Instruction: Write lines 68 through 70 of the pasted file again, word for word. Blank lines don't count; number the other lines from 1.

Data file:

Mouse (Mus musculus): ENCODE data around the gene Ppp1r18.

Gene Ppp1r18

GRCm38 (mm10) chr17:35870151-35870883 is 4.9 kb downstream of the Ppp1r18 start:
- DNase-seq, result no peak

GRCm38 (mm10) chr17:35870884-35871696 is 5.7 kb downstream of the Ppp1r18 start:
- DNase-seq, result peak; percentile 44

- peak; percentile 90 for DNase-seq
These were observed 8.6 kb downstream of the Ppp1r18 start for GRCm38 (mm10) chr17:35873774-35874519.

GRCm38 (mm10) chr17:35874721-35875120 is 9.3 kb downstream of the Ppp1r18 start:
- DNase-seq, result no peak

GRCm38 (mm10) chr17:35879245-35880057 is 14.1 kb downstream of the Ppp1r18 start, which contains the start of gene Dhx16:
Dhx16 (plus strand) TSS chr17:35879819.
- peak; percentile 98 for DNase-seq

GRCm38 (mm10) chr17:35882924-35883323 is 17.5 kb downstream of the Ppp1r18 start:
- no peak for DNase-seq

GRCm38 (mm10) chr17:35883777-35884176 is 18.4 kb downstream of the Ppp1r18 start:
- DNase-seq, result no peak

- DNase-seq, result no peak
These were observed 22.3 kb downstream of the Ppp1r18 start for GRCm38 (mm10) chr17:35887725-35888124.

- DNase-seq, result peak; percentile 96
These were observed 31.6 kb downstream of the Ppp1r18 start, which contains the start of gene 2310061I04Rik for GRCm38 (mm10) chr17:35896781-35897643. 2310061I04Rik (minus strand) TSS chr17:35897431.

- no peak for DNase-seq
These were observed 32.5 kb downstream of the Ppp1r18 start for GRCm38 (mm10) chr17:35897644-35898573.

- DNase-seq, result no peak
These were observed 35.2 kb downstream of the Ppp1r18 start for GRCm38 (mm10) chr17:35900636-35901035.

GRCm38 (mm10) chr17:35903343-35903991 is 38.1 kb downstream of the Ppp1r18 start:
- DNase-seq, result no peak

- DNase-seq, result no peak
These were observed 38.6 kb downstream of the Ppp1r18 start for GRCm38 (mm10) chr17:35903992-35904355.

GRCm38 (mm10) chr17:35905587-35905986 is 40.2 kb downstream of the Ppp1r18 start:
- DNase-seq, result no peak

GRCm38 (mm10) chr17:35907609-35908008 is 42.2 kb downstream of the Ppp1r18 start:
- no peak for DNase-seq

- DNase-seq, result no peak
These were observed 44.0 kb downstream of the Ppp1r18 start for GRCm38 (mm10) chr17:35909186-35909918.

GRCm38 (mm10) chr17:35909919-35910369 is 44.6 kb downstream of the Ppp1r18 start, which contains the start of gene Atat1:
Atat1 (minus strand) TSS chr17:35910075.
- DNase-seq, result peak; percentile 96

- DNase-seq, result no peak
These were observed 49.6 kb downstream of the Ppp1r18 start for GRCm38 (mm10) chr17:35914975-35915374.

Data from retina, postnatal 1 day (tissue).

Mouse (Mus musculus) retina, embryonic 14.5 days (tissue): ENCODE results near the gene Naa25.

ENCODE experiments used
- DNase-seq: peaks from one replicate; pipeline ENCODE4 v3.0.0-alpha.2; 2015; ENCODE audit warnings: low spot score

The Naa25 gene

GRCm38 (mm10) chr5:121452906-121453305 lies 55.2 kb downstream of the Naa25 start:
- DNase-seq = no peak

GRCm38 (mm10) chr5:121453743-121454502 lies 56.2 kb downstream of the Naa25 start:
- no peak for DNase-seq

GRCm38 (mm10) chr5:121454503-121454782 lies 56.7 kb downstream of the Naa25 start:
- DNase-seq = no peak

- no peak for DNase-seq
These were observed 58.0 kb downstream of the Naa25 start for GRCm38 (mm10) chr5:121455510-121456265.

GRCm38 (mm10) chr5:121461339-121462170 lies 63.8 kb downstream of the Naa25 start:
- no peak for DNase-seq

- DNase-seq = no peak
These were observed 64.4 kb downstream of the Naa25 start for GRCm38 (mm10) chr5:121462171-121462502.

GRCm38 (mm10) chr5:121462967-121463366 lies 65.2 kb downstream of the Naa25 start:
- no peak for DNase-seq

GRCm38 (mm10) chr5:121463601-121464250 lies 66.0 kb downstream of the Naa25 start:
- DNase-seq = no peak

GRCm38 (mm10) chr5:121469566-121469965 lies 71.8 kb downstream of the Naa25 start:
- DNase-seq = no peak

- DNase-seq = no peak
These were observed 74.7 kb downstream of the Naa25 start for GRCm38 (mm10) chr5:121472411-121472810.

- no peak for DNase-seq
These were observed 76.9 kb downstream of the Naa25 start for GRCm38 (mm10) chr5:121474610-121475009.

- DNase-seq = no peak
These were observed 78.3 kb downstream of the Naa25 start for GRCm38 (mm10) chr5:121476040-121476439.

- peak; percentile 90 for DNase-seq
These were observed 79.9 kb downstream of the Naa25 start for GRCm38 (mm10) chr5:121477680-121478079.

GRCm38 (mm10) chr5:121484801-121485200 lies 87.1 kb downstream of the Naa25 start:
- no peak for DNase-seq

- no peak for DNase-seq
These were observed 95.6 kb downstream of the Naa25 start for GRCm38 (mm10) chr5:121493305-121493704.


- DNase-seq = no peak
These were observed 78.3 kb downstream of the Naa25 start for GRCm38 (mm10) chr5:121476040-121476439.

- peak; percentile 90 for DNase-seq